Devices used to adapt cars for drivers with SCI fall into the category of so-called auxiliary technologies. These technologies are not only related to car adjustments, their purpose is essentially to ease your disability-related difficulties.
What are the most common adjustments?
Brakes, acceleration and steering wheel
The technical adjustment most often affects those elements of driving a car which require legs, which is understandable as the car is adapted to a person who is paralysed to a certain extent. The parts which are often adjusted are the brake, the gas pedal (accelerator) and sometimes even the steering wheel.
For example, if you are a paraplegic with good hand control, then a car with an automatic transmission might be a good solution for you. In this case, the braking and acceleration mechanism may be adapted for manual control. There are several options for manual control, for example, it can be placed on the steering wheel, and you can adapt it to your specific needs.
You can set the manual brake and acceleration control in a way that you control it with your left or right hand.
If you can use your right leg, then a car with an automatic transmission can be a good solution for you. However, if you can only control your left leg, it will be necessary to adjust and install the gas pedal on the left side.
The wheel can also be equipped with an accessory which will make it easier for you to handle it with one hand. In addition, if you have a limited hand function, there is also the possibility of installing electronic devices which facilitate handling the steering wheel.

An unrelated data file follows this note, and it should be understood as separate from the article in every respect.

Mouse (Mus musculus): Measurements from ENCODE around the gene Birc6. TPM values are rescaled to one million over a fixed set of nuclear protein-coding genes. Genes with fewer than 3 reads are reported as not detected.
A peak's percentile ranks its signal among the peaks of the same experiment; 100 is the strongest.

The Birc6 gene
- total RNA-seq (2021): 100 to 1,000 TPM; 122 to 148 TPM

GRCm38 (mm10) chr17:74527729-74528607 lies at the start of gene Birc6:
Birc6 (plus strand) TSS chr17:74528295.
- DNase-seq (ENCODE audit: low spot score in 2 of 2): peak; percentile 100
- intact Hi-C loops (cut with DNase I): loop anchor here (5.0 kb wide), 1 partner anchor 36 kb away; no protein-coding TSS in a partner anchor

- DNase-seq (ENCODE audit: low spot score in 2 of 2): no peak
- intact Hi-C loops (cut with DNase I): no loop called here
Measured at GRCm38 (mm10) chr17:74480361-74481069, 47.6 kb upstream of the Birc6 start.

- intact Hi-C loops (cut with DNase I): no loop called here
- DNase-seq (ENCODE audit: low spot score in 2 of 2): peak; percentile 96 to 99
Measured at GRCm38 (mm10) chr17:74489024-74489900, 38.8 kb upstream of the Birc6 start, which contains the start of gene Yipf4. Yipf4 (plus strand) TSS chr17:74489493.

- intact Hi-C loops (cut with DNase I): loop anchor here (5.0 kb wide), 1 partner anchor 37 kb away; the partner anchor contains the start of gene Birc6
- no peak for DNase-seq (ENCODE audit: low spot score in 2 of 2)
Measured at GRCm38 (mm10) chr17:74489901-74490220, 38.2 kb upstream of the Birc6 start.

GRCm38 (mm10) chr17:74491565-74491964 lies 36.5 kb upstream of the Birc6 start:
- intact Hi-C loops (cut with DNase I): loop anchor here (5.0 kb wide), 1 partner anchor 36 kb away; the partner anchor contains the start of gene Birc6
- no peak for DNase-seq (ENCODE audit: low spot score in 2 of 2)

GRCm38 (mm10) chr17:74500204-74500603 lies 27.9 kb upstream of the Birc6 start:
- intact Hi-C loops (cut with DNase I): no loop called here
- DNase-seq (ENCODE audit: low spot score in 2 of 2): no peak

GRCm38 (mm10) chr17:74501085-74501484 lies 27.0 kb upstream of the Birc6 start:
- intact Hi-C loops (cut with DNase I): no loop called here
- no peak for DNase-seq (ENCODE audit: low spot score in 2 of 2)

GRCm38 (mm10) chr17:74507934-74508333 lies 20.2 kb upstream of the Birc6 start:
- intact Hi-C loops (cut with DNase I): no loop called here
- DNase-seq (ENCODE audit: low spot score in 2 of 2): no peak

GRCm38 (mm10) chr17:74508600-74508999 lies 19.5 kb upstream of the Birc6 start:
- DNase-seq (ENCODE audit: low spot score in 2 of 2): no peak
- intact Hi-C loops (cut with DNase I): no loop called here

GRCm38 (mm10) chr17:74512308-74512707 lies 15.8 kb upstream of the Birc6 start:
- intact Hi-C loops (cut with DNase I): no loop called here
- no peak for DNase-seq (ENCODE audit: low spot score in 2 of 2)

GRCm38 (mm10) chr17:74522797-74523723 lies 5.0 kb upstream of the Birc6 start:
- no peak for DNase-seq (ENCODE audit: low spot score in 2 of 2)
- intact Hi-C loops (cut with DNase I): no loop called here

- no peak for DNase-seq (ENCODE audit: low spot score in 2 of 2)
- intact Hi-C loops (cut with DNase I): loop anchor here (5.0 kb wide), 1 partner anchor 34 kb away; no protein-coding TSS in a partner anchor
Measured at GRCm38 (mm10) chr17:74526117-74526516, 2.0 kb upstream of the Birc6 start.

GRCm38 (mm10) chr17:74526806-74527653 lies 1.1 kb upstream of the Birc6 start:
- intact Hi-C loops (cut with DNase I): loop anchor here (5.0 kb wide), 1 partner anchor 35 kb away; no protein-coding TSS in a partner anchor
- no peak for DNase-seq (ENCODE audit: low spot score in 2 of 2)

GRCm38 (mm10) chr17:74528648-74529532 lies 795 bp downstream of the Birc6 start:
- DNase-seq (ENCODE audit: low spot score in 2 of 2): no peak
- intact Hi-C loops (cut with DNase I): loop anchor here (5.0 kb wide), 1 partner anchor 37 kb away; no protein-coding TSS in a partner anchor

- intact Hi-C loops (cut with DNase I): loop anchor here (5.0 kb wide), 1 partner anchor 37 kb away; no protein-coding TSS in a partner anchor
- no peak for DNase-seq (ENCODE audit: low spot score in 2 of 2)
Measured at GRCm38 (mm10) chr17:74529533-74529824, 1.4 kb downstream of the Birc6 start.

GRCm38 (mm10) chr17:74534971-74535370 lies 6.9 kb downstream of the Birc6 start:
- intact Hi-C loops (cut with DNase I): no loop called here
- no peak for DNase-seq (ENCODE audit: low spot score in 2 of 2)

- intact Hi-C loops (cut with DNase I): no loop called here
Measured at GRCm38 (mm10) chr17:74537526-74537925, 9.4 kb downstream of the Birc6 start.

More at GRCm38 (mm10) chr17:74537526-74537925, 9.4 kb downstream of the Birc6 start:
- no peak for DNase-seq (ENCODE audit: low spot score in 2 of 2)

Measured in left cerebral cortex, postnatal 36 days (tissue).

Entering and sitting in the car
For a person with SCI, sometimes an obstacle to driving can be entering the car. In this case, an independent entry can be achieved in two ways: by adjusting the vehicle, usually a larger one like a van, by installing an entrance ramp or a wheelchair crane.
However, it is important that the vehicle can be adjusted in a way that you can drive it while sitting in a wheelchair. For this, it will be necessary to remove the driver’s seat and install a manual or electronic system that will lock and keep the wheelchair in place while driving.
If you can switch from the wheelchair to the driver’s seat independently, you also need to make sure that you choose a car that allows you to bring in and store your wheelchair in it.
Summary — five guidelines for car adaptation after the SCI
If you have decided to drive an adjusted car after rehabilitation, please pay attention to the following:
- The level of your injury — largely dictates the adaptation of the car;
- Your specific needs — depend mainly on your injury;
- Concrete technical changes - you determine them based on your needs and expert assessment;
- Type of car - look for the option that best suits the technical customisation requirements;
- Financial conditions — before the start of the investment, determine the total cost of the adjustment of the car, keeping in mind your financial possibilities.